BY SAEED NAQVI
While New Delhi is busy with the demonetisation upheaval, it may find itself paces too slow in coping with the new strategic dynamic engulfing the region.
Neither Kabul nor New Delhi can be sanguine about the high level meeting in Moscow on Afghanistan to which China and Pakistan were invited. This follows Moscow’s declaration that it does not consider Taliban as the enemy. In fact Afghan Taliban can be allies against Al Qaeda and the Islamic States.
A piqued Ahmad Shekib Mostaghni, spokesman for the Afghan Foreign Ministry, said “even if such talks are organized with goodwill, they cannot yield substantial results because there is no one from the Afghan side to brief the participants about the latest ground realities.”
New Delhi, preoccupied otherwise, has not reacted to the Moscow meet. Apparently, the Russians took the Indian Foreign office into confidence that “it was only about the internal situation in Afghanistan”. Russians are concerned about the rise of the Islamic State in Afghanistan, a diplomatic source said.
Does New Delhi accept Moscow’s anxieties about ISIS in Afghanistan? And does it go along with Moscow and Beijing’s evaluation that Taliban are possible allies against the more infectious ISIS? But Washington has invested blood and treasure fighting the Taliban for 14 years. Is New Delhi at a trijunction?
In diplomacy, friendly gestures come with disguised ambiguity. With the Trump Presidency, a new chapter may be opening in US-Moscow relations. In preparation for this phase, Moscow would like to retain some pressure points to determine the pace of new equations. Kabul maybe one such pressure point.
Should Trump turn upon Tehran over the nuclear deal, there is something in the Afghan cauldron for Iran to stir too.
So, the New Year begins with many new events to juggle with. Of the scattered scratches on my mind that 2016 leaves behind, the deepest one was etched in New York. At my friend’s DUMBO loft in Brooklyn on the night of November 8, an assortment of friends from every walk of life, left champagne bottles uncorked because the ground from under their feet moved when Hillary Clinton lost.
If you make Bernie Sanders impossible, I said then, you make Trump inevitable.
American exceptionalism notwithstanding, the popular mood globally across liberal democracies was the same – a disgust with establishments foisted on them by globalization and crony capitalism.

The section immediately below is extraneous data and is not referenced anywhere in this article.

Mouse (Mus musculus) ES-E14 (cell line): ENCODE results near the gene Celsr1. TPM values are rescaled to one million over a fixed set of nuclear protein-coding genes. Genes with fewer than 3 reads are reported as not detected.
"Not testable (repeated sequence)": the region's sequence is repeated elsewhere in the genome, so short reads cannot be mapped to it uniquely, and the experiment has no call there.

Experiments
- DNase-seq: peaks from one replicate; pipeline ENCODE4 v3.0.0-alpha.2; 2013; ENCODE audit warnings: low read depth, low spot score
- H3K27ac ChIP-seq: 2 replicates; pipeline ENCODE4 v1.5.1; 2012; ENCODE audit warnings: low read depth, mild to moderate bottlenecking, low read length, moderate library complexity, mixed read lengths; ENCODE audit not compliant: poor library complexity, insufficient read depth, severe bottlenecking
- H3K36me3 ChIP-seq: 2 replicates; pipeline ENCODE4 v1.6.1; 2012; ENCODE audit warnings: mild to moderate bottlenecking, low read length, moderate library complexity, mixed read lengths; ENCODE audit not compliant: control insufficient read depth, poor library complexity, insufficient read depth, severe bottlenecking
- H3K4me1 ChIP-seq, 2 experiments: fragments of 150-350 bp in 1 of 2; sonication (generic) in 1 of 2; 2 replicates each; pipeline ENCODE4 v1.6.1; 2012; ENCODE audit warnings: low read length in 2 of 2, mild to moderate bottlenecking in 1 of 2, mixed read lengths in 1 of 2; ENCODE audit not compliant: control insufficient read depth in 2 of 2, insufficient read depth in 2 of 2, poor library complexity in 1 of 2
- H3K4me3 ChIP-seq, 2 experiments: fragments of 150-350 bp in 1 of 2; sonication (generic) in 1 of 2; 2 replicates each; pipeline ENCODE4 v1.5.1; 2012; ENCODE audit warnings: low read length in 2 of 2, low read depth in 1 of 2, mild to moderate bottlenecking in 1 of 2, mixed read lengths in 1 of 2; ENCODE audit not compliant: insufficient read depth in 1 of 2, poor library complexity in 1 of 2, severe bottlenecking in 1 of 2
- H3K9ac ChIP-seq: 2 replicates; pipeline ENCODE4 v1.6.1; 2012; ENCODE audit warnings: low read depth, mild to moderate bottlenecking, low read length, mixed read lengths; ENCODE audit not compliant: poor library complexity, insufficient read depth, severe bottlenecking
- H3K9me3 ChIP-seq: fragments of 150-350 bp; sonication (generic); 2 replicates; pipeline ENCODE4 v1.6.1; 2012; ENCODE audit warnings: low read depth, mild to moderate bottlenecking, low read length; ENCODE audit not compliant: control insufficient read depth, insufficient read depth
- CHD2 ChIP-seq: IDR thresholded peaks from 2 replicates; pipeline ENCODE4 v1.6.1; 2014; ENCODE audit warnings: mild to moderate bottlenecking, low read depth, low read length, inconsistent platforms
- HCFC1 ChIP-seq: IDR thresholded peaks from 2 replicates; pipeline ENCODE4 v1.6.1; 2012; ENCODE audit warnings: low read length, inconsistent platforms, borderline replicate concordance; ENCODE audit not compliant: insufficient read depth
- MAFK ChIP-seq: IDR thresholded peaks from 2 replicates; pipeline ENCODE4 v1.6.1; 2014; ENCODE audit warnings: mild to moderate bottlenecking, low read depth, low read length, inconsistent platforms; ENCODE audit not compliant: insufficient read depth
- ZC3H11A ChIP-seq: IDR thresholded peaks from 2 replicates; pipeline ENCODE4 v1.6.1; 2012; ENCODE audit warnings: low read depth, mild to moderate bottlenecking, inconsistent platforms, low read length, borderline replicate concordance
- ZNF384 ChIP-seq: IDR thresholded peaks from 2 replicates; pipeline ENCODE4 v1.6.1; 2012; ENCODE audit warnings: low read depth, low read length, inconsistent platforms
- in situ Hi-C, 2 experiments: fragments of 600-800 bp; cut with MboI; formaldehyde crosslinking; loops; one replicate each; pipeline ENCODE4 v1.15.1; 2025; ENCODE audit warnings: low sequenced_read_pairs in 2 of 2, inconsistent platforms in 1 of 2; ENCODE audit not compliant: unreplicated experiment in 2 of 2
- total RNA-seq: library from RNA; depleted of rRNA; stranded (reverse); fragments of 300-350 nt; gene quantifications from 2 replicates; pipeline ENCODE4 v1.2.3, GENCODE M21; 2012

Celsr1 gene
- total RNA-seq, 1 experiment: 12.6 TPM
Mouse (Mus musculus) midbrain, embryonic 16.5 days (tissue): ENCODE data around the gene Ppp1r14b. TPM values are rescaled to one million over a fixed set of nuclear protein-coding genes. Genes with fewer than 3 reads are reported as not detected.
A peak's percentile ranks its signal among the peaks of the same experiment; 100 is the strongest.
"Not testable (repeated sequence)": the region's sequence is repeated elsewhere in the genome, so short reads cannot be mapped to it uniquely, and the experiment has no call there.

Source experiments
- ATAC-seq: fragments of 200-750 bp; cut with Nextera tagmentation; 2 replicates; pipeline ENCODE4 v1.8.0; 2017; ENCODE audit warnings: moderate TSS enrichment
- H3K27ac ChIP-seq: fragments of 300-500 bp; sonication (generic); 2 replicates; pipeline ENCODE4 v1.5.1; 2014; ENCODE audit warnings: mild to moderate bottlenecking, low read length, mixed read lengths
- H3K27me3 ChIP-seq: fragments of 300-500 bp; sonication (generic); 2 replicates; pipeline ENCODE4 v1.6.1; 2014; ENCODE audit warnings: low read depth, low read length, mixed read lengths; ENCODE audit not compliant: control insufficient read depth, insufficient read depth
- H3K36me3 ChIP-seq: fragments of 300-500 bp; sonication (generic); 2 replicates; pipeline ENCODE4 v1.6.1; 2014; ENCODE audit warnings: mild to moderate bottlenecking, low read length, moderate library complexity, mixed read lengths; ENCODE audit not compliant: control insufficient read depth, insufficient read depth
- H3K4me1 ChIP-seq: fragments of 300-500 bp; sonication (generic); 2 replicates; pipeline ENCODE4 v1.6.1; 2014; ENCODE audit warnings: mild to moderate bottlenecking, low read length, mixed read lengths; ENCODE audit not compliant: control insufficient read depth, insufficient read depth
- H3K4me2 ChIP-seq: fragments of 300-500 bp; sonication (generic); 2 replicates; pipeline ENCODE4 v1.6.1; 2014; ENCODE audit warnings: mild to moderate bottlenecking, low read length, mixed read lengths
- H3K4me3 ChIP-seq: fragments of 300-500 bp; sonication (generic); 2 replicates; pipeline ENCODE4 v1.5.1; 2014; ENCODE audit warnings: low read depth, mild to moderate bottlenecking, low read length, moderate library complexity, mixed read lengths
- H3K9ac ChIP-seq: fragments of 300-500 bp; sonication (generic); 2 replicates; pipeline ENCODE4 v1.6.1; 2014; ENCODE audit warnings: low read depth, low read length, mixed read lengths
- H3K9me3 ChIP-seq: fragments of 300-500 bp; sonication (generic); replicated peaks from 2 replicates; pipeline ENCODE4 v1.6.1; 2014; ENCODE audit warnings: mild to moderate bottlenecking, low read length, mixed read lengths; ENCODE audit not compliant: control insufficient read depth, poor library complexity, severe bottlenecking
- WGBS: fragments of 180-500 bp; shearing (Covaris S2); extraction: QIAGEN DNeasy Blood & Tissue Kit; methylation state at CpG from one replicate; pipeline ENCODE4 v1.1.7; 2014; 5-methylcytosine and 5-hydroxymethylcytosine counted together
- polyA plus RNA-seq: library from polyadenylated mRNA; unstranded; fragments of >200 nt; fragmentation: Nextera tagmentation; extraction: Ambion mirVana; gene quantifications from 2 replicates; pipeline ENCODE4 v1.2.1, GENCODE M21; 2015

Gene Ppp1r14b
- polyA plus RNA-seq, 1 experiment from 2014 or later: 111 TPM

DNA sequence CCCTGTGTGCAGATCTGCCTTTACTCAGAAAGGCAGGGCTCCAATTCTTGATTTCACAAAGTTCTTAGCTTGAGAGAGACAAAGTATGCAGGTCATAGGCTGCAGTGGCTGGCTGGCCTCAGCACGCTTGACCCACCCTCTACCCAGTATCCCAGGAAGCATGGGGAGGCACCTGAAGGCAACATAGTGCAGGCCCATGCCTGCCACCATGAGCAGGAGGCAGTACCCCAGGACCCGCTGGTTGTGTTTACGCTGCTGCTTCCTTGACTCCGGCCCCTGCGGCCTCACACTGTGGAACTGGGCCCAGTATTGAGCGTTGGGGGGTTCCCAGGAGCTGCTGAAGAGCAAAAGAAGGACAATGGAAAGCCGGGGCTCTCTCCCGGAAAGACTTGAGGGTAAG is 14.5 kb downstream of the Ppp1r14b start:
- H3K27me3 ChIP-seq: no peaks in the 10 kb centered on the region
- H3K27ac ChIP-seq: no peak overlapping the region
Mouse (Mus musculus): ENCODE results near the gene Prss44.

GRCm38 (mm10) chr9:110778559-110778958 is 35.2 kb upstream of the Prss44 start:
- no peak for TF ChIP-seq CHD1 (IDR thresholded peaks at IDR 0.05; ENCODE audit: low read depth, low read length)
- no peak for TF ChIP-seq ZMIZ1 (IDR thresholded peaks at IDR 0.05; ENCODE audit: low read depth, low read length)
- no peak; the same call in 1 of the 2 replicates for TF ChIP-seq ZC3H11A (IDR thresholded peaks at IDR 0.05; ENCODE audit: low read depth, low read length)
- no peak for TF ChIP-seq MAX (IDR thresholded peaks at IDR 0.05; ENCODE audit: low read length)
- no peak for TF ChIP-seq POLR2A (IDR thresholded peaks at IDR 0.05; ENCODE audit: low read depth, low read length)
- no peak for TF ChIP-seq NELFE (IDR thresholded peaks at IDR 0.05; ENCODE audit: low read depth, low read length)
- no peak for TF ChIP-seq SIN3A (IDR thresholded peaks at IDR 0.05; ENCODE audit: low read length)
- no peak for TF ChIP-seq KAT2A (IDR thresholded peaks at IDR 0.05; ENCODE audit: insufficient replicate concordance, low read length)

The assault on the establishment has come from the Left as well as the Right. Establishments, like the skilled matador, have deflected the people to the Right. This is their preferred fallback position. Hence, No to Bernie Sanders. Yes, to Trump. And now they are beating their breasts!
Well, let it be recorded, the American establishment did try to write itself into the script too. Clinton, after all, was nothing if not the establishment. Yes, people think I am untrustworthy. Yes, they think I am dishonest. Yes, I goofed in Benghazi…..but still vote for me because Russians have hacked into my email. Bill Clinton went one better. Did I not tell you, he said to an interviewer, that Boris Yeltsin was a much better President than Putin.
Who knows the new Trump team from Forbes Who’s Who may reassert an old motto: the Business of America is Business. This encourages one to conclude that Trump would like to restore America as the land of unvarnished capitalism minus the hegemonic distortions, one which has made the US the world’s most hated nation even in influential enclaves of Europe.
Whatever else Trump may achieve, will he ever succeed in weaning away the Occupy Wall Street youth Bernie Sanders had mobilized? If not, he will begin to look like a semi finalist until the next elections in 2020.
Establishments may be able to channelize popular preference away from the Left, once or twice, but they cannot make a habit of it.
Ultimately, all speculations will be tempered by a Realpolitik, like the one opening up to India’s north. Countermoves will come as soon as Trump finds his feet in the White House. As he surveys the scene from the Oval office, he will notice, a new bounce in the Russian tread in Islamabad, Beijing, Damascus, Ankara, Manila, Kuala Lampur. To be counted among Putin’s possible friends could well be French Presidential candidate, Francois Fillon who defeated Nicolas Sarkozy in recent Republican party elections. Trump has already held out his hand to Putin. How firmly will he clasp it? And will the clasp last over Afghanistan too? Will New Delhi have respite from the unfolding demonetisation drama to attend to all of this?
(Saeed Naqvi is a senior Indian journalist, television commentator, interviewer, and a Distinguished Fellow at Observer Research Foundation. Mr. Naqvi is also a mentor and a guest blogger with Canary Trap)